10 comments:

  1. Terry, I was at that same conference in 76. I was very hurt when McNutt got married the way he did in 78. But he did get reconciled with the Church & he is a Catholic in good standing. He does speak at Catholic events & has even done some appearances with Fr. Michael Scanlan, TOR of FSU

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  2. So, basically, he's the 70's version of Father Cutie minus the reconciliation to the Church. I'm assuming his departure lacked the same scandalous entanglements found so prominently is Cutie's exit.

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  3. michael r.6:48 AM

    My older sister was at that conference at Notre Dame. Me, any time I heard anything about the charismatic renewal, I ran the other way.

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  4. Thanks Al - unfortunately I continue to have reservations. The impression I get is that the ministry is a business.

    Tom - I don't think MacNutt is comparable to Cutie - Cutie is more of a celebrity. As for charismatics who left the Church, I always got the impreesion they felt they were holier than the Church, as if they had a special deposit of the Spirit... that they were called to restore the primitive vigor of the faith sans all the accumulated baggage acquired throughout the centuries.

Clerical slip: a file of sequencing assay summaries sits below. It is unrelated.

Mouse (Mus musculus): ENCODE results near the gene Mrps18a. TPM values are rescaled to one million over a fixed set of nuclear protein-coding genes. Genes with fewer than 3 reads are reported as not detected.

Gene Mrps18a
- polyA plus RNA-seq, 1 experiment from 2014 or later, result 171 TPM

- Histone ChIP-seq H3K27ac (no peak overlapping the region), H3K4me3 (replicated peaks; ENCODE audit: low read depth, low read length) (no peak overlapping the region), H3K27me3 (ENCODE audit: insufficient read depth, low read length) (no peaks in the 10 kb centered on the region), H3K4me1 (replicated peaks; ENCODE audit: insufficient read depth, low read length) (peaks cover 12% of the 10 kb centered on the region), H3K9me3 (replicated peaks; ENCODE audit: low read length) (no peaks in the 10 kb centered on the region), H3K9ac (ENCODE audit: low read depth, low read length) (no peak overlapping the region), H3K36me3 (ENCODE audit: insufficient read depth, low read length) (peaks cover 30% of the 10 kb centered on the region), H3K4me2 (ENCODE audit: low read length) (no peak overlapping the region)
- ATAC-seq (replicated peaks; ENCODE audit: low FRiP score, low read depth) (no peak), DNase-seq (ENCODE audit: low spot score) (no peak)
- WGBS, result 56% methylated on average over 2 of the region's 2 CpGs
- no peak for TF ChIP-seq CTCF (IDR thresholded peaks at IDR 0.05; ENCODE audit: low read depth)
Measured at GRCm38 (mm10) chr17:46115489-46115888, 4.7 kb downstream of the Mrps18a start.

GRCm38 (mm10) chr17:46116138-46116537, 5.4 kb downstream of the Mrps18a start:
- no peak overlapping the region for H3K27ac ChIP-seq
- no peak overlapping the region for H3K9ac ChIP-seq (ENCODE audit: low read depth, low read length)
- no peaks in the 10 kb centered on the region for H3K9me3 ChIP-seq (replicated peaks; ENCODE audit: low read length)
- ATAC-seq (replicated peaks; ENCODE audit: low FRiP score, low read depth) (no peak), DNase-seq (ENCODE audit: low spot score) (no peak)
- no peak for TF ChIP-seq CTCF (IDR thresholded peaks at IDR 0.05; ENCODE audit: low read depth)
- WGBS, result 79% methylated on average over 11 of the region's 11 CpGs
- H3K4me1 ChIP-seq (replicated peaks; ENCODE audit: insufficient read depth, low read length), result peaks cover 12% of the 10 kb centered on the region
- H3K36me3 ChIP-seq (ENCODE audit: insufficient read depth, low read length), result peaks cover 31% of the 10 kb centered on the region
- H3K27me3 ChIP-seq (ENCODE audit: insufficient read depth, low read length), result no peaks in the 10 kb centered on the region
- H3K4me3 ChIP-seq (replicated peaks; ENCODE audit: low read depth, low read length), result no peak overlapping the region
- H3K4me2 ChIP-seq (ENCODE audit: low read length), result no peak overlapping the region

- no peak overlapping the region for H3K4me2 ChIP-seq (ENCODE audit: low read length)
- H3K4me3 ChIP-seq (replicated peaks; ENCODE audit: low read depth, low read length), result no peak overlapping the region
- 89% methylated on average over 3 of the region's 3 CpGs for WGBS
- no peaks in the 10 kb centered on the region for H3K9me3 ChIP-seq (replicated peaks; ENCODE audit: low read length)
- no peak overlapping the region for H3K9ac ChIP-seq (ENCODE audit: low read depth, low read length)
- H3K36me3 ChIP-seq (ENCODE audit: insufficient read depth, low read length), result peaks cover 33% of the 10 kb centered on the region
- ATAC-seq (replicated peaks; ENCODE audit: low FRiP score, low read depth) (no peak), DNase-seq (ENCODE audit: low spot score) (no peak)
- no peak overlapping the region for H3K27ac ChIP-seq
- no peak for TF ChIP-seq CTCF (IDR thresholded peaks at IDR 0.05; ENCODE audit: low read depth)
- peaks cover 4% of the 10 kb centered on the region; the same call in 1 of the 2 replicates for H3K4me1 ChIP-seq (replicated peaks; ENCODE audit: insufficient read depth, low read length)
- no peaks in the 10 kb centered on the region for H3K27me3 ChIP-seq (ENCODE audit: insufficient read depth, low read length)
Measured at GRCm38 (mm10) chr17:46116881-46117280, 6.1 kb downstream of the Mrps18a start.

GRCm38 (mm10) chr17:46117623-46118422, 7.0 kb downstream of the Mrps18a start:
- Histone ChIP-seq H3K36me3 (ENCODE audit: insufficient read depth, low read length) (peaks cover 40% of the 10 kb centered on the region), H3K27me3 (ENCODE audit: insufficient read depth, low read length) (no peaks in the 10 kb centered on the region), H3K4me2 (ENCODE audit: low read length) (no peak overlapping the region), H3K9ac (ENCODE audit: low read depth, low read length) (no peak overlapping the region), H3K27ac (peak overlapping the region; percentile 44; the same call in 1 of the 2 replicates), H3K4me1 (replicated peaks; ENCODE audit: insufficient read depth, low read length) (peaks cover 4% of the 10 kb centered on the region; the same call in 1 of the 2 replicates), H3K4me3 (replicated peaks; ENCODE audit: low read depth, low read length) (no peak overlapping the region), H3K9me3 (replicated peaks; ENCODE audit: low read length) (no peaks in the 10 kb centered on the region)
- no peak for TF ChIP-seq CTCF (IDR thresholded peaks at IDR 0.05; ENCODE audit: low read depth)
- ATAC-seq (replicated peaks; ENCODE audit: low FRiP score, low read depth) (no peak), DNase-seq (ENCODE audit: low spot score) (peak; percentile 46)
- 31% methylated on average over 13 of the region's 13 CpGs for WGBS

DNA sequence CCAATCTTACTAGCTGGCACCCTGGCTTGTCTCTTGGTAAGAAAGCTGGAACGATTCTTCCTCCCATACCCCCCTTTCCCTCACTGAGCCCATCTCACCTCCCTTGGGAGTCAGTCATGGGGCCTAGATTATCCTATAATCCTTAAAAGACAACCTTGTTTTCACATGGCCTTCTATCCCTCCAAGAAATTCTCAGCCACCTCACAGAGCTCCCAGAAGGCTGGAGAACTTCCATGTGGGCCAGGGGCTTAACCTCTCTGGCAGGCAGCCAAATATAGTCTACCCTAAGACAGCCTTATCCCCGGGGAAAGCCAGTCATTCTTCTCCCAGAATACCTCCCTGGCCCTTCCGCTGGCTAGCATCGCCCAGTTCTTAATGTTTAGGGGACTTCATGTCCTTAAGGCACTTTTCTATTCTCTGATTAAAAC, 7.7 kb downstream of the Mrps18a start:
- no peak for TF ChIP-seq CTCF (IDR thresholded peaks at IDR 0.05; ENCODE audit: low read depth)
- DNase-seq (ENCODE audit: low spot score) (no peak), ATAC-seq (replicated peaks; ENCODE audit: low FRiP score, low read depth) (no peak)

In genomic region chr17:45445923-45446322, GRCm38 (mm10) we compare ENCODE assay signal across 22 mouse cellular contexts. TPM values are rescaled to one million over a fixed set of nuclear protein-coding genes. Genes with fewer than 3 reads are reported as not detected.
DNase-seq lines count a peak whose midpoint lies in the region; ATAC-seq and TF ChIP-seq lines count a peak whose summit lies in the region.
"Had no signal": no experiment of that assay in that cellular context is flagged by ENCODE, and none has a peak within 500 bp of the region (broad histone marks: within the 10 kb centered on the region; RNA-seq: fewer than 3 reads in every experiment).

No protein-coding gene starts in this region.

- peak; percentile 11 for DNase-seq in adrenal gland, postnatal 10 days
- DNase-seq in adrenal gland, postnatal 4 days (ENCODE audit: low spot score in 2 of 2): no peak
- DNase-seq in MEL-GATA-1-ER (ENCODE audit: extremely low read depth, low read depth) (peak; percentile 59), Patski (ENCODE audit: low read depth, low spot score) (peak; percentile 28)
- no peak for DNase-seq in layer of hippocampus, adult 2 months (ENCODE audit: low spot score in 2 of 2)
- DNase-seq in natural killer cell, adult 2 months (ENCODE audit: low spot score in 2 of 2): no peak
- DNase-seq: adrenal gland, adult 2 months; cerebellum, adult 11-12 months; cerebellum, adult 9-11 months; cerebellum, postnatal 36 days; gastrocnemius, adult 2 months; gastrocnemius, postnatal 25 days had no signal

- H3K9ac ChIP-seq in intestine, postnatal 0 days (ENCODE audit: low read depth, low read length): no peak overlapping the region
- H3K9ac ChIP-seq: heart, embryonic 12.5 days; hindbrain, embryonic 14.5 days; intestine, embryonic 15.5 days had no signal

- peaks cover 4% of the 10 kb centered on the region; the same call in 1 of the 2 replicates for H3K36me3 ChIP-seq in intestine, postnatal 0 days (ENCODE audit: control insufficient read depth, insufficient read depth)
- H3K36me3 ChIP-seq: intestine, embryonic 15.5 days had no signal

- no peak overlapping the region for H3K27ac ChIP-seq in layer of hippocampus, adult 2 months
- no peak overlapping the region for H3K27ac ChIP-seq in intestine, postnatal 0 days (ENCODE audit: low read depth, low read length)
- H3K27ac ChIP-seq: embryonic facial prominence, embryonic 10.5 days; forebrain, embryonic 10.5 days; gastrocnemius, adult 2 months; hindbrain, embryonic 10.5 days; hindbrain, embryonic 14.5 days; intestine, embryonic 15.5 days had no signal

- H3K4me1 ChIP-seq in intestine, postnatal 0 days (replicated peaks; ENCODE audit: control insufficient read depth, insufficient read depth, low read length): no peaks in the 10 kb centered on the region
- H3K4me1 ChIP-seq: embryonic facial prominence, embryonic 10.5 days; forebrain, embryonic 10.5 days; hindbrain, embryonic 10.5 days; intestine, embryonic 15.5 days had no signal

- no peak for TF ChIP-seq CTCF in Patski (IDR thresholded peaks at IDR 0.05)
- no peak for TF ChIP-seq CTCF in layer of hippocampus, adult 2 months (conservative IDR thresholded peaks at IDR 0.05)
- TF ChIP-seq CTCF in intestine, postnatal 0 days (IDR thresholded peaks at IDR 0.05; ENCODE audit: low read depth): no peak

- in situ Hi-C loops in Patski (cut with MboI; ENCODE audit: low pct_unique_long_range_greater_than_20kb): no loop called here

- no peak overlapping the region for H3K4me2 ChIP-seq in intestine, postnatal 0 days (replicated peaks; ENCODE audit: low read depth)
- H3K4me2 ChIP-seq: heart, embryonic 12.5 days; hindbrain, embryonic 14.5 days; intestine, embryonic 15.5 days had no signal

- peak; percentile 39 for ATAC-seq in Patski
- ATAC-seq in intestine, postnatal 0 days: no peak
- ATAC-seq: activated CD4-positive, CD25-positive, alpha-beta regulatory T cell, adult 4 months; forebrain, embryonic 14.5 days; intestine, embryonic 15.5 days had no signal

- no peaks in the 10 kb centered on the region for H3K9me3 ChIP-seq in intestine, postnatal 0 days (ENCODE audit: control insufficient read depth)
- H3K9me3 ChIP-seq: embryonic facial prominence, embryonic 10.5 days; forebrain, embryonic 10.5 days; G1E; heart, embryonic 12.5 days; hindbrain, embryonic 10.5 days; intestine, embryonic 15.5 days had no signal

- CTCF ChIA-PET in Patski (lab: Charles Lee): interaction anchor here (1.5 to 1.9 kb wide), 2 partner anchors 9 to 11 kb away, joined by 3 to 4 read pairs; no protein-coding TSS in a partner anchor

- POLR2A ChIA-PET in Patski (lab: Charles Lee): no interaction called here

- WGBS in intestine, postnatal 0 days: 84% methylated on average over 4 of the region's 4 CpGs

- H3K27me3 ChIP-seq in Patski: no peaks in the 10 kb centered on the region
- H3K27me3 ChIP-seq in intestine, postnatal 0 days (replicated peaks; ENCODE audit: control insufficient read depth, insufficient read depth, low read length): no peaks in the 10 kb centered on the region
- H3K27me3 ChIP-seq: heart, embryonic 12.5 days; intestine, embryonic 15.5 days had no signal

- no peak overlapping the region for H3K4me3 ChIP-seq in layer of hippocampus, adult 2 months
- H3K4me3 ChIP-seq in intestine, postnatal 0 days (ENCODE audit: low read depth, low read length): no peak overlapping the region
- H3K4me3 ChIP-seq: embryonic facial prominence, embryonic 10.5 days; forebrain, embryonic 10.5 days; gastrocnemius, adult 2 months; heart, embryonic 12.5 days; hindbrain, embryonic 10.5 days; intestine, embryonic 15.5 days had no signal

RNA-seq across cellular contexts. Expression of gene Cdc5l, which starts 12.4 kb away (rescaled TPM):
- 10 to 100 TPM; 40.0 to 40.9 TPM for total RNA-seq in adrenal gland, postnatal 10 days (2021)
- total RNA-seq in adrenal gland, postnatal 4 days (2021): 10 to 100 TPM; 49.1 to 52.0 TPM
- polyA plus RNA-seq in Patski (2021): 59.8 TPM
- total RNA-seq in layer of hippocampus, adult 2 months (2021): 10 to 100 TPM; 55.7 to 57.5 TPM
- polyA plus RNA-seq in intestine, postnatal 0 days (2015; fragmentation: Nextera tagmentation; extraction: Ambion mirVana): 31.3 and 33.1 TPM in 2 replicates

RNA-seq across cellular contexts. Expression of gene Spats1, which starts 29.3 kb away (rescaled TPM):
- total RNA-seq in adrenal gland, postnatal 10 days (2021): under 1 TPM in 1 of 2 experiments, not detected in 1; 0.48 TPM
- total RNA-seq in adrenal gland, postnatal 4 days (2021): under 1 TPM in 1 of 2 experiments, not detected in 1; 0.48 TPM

Michael - is your sister still charismatic?

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  5. i've read mcnutt's book on deliverance prayer and found it readable/educational. no red flags.

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  6. Here is a great BIG red flag for you from his web site bio:

    In 1967, Francis was invited to a week-long charismatic Protestant retreat.

    (and then Satan entered him)

    Among the leaders were Rev. Tommy Tyson and Agnes Sanford. It was at this retreat that Francis asked for prayer to be baptized in the Holy Spirit.

    (Satan took over command of his Priesthood)

    Not long after, he experienced a dramatic turning point in his ministry. Mrs. Sanford told him that he would be used to bring healing prayer back to the Catholic Church.

    (I didn't know it had ever left us)